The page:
PP: What was the biggest regret in your mind that you have about entering international cricket at such a late stage in your life?
MI: The main thing is that when one plays under 19 or under 23 or for Pakistan A at young age, it helps one gain confidence to play at the top level. In my case, you can see how I played in 2010 and the difference two years made when I could get more cricket under my belt. If I had that kind of exposure a few years earlier, I would have probably had some better performances to my name by now. This is what goes through my mind but what can one do? There must be some reason for this that only the Almighty knows and I accept that.
PP: Looking towards the future, what target or aims have you set for yourself?
MI: All I really want to do is to play for Pakistan to best of my abilities for the next 4-5 years. If I can stay fit in those years, God Willing, I hope to break a few records and also help Pakistan win and be the top team in the world in all formats. I would love to play 50-60 Test matches as well as in other formats and also make a name for myself in the same way people remember some great players like Wasim and Waqar.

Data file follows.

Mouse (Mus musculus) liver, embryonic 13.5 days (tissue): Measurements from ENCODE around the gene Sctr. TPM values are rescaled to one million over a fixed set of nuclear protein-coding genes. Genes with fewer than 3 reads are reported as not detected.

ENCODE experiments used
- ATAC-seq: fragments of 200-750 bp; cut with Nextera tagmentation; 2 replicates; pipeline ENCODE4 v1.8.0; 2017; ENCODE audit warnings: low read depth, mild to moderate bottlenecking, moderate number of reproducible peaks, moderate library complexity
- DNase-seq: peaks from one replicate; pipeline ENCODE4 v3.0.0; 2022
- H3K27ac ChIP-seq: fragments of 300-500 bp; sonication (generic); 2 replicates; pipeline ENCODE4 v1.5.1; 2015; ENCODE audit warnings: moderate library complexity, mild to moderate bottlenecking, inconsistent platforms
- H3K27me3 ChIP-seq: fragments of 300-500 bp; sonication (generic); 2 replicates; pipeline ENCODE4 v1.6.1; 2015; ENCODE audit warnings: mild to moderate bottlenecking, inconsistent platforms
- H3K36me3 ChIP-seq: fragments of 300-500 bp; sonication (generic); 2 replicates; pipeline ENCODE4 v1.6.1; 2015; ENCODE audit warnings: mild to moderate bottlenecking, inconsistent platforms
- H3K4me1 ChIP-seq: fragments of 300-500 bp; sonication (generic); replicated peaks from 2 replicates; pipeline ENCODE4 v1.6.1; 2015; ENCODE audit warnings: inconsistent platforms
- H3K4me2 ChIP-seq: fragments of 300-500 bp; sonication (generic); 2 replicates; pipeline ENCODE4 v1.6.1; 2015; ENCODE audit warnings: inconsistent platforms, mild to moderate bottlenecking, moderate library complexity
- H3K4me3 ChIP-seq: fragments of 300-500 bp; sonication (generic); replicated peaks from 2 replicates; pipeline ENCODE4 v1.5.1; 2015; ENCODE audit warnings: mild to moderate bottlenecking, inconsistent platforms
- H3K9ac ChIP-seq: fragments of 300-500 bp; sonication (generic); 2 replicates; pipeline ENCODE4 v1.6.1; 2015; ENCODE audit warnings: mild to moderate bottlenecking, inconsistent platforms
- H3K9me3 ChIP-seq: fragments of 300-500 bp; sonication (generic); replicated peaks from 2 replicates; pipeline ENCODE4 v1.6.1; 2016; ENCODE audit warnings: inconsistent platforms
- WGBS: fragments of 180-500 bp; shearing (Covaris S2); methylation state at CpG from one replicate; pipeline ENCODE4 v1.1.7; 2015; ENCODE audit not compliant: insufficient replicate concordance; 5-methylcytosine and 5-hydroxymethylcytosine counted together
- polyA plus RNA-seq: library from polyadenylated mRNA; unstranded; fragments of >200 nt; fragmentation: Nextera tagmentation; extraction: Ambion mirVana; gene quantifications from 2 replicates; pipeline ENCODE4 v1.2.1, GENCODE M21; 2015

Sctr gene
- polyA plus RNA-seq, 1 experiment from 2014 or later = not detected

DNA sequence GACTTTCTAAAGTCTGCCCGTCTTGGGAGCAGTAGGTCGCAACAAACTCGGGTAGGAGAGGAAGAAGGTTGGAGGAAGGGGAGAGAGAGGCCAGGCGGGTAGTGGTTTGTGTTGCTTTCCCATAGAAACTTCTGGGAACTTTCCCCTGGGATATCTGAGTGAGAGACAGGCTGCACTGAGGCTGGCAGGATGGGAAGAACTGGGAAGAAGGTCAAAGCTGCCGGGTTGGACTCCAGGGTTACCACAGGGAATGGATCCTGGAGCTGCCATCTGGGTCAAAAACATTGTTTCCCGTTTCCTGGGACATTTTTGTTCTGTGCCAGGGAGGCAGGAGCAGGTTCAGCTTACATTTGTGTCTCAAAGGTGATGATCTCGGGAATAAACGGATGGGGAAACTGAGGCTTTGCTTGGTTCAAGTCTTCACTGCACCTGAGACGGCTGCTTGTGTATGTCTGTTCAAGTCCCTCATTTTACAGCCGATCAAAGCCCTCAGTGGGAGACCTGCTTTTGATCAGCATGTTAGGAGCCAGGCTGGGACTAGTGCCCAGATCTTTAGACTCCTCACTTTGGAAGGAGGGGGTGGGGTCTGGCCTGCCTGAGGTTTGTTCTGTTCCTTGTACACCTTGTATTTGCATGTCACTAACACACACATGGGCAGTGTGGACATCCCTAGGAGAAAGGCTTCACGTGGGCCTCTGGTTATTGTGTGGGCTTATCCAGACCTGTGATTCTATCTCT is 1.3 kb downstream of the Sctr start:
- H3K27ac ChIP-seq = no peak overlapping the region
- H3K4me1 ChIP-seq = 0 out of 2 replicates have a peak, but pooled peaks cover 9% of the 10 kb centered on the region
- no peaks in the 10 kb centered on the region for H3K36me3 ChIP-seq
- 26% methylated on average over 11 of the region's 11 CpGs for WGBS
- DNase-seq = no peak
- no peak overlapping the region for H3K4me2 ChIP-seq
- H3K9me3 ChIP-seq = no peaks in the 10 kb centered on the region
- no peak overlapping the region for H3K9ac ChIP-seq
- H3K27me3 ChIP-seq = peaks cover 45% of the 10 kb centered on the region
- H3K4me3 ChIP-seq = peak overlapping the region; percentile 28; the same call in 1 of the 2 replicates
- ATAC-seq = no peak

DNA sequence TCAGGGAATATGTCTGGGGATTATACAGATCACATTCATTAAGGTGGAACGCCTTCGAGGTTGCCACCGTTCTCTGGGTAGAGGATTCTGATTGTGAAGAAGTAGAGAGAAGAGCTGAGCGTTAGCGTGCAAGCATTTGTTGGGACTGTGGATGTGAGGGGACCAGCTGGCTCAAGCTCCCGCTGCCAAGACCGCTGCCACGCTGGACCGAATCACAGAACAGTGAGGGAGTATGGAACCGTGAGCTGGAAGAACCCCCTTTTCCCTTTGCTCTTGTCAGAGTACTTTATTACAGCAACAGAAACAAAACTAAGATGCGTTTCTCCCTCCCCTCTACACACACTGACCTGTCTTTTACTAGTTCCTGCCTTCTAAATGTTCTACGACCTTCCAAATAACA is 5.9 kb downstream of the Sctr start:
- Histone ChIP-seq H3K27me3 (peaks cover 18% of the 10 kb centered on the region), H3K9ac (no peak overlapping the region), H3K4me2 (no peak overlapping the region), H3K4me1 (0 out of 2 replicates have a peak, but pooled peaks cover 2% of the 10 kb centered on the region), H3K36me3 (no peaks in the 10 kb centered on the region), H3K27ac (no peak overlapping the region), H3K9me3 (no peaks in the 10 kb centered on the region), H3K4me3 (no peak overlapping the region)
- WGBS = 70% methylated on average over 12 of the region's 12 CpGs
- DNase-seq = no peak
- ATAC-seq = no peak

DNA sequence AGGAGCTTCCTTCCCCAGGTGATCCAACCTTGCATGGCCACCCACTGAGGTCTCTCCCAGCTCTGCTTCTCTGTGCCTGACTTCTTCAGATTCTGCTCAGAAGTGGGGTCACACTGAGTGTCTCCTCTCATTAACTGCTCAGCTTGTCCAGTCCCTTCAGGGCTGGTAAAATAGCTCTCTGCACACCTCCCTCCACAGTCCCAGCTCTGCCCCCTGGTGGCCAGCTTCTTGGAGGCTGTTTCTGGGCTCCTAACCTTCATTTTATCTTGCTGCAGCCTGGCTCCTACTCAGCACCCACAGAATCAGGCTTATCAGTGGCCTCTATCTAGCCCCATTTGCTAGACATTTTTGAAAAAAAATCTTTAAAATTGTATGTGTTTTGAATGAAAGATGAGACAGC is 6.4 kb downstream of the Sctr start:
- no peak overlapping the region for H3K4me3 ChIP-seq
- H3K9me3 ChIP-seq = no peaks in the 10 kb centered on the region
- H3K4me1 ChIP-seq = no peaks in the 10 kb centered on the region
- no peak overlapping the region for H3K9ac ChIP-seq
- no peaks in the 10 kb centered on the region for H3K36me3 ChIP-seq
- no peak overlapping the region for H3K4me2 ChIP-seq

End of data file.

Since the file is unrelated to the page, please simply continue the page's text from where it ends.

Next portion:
PP: You have mentioned a few times that your fitness is much better, yet you were discarded for the upcoming Sri Lanka series. What was the reason given to you and were you involved in this decision?
MI: I spoke to Waqar Bhai and also with the selectors and all of them told me that since this is a relatively short tour, they wanted me to have more time to work on fitness and continue to train at the NCA as this would give me a bit more time to work on fitness and improve it further rather than to rush and risk injury in a short tour.
Although, I do feel very fit, I understand their point of view and this decision was taken after they consulted with me. I told them that I would be fine with whatever decision they take as they know better. My main aim is to be ready for the World Cup in 2015 and if training in this way helps me stay fit, then I can promise you that I will do what I can to help Pakistan win this tournament, Inshallah.
(Amir Husain is Senior Editor at PakPassion.net. The above article is reproduced with permission from http://pakpassion.net/)